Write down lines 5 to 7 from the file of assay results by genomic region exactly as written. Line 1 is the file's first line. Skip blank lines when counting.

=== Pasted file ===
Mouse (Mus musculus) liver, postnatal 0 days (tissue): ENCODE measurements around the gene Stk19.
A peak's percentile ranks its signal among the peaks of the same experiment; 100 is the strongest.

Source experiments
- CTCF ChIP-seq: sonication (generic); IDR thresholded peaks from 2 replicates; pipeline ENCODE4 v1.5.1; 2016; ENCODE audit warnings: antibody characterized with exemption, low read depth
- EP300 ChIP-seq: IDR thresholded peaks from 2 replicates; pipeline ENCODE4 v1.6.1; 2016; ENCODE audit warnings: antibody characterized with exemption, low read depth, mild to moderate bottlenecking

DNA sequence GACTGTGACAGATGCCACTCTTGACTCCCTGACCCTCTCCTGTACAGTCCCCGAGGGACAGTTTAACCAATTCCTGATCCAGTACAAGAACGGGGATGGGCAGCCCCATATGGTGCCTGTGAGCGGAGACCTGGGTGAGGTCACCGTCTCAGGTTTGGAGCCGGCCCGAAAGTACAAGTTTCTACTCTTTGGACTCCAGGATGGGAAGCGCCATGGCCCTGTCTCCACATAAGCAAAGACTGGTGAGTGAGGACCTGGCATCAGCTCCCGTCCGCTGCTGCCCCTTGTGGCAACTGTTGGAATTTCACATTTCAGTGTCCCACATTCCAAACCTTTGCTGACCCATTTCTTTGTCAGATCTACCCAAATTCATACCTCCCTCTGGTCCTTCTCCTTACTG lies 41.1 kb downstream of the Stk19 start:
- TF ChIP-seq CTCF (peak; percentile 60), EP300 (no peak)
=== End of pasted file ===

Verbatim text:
- EP300 ChIP-seq: IDR thresholded peaks from 2 replicates; pipeline ENCODE4 v1.6.1; 2016; ENCODE audit warnings: antibody characterized with exemption, low read depth, mild to moderate bottlenecking

DNA sequence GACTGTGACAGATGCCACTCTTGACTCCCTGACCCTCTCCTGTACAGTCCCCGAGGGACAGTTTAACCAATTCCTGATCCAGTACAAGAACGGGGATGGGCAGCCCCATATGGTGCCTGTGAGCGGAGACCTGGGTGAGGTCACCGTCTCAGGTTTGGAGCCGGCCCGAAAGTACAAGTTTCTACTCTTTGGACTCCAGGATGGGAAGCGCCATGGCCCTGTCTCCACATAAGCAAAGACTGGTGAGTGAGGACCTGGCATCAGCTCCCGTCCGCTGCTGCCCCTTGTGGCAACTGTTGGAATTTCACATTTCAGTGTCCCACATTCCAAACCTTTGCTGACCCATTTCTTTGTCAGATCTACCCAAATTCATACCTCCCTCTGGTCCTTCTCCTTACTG lies 41.1 kb downstream of the Stk19 start:
- TF ChIP-seq CTCF (peak; percentile 60), EP300 (no peak)